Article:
When reviewing potential hardware-based firewall solutions, consider your organization’s needs and budget. Determine whether content filtering should be administered from the firewall. If the answer is yes, select a firewall that supports reliable, proven content filtering.

9: Advanced monitoring and reporting

Firewalls manage critical network tasks. Repeatedly throughout just one business day, a single router can block thousands of intrusion attempts, detect consolidated attacks, and log failing or failed network connections. But this information is helpful to network administrators only if it’s available in a readily accessible format.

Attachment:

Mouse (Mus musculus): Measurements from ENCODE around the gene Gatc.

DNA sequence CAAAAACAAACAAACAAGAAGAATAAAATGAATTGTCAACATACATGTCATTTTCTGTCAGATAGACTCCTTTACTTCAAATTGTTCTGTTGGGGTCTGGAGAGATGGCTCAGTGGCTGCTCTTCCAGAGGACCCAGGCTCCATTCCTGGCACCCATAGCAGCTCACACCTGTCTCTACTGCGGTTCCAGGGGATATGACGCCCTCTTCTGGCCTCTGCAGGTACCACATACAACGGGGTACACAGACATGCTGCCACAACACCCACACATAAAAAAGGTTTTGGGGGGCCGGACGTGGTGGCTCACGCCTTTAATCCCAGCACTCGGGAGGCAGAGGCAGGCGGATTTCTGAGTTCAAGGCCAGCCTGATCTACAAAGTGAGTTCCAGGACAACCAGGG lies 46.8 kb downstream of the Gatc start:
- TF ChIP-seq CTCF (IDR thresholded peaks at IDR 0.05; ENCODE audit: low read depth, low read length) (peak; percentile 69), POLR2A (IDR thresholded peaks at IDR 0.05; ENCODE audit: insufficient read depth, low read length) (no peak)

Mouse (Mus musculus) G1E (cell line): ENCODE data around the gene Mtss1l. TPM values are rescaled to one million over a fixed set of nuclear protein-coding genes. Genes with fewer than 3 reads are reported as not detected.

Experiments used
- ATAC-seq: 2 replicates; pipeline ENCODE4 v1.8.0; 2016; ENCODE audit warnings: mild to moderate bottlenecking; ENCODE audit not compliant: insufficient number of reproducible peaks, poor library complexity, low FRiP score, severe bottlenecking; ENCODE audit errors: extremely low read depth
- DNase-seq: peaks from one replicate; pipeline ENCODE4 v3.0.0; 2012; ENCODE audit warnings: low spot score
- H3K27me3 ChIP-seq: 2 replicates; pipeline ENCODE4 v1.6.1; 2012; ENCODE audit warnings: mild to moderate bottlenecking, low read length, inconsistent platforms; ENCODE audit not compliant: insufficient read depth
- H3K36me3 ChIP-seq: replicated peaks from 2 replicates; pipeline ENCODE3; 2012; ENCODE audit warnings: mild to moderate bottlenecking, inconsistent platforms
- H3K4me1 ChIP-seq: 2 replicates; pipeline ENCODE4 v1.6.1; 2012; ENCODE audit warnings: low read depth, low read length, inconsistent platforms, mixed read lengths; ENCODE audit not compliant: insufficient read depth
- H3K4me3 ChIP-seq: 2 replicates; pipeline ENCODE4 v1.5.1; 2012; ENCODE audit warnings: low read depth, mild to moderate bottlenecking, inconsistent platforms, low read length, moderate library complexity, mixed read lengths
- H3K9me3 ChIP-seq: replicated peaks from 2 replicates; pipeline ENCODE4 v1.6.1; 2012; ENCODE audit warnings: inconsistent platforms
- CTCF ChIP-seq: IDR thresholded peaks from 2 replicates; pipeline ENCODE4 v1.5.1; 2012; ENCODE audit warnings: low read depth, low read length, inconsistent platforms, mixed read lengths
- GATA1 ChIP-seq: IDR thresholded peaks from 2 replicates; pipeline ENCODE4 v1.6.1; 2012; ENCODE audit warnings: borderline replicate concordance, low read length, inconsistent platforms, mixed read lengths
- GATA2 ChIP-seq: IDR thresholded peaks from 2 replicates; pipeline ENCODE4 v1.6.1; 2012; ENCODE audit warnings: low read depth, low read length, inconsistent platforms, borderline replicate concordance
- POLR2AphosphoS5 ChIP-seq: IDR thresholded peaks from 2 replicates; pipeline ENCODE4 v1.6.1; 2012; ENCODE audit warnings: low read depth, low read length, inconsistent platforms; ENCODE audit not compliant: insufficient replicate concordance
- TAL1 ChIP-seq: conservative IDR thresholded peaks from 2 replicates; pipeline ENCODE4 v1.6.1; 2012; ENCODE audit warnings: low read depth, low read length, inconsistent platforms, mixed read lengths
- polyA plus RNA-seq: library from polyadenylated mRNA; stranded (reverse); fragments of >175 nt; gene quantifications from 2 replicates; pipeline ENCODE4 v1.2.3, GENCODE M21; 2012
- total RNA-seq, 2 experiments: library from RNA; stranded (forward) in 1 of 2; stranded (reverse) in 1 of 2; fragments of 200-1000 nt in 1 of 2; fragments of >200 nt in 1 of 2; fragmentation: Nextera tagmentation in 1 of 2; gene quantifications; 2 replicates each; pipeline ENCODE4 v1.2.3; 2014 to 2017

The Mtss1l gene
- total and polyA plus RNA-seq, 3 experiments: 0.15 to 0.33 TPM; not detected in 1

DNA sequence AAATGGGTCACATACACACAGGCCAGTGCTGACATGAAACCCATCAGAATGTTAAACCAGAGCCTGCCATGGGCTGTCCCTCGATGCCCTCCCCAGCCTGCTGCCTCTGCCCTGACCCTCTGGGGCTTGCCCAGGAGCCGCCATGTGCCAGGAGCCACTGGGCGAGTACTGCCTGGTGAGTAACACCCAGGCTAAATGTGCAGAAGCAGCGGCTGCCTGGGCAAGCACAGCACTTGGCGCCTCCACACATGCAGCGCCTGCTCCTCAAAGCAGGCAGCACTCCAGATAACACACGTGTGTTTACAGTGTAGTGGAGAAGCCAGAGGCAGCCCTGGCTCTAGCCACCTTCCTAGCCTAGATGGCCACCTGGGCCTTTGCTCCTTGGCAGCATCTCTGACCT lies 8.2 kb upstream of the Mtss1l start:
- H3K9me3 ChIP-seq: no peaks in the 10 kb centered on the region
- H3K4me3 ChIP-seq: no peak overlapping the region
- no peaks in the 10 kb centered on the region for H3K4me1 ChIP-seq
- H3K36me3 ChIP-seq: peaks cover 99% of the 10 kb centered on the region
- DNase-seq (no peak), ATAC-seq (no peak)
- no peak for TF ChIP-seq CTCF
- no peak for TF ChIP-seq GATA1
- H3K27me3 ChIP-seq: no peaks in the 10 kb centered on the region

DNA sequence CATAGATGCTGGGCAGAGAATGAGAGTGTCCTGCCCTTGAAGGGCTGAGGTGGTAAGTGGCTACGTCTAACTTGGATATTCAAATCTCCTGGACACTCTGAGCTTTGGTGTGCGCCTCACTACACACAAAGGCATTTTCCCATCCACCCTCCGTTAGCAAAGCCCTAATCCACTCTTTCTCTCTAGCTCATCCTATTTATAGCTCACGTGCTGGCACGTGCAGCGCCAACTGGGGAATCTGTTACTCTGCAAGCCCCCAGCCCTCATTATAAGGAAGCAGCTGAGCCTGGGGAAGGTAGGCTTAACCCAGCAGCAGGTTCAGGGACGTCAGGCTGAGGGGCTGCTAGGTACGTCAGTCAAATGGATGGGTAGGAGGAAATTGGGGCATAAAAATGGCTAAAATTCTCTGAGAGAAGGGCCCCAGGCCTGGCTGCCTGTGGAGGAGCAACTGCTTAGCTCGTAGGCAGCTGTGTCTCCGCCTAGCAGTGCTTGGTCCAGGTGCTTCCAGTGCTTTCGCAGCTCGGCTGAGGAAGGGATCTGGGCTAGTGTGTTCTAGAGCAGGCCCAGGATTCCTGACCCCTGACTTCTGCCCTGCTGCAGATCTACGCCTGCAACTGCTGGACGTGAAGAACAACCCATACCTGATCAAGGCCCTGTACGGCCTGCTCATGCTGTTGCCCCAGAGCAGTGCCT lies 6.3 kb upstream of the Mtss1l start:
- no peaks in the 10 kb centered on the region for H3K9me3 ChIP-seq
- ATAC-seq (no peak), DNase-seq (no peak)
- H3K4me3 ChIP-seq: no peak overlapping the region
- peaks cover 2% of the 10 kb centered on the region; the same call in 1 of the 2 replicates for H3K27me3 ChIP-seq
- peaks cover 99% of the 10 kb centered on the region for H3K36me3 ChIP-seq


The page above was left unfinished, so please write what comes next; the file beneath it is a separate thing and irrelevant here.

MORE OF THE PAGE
Look for firewalls that not only monitor important events, but that also log this data in compatible formats. A good firewall should generate email alerts, too, at least for critical events.

10: Failover

Some organizations require WAN failover, or redundant Internet connections with automatic fault detection and correction. Many firewall models don’t have support for automatic failover. If that feature is critical to your organization, confirm that the model you select includes seamless failover; don’t assume high-end firewalls include such functionality by default.

In addition, make sure the model you select supports the failover methods your organization will use. For example, a unit possessing two RJ-45 WAN Ethernet ports will do no good if the second connection is to run off a cellular card. In such cases, appropriate integrated USB support for GSM cards or adapters may be required.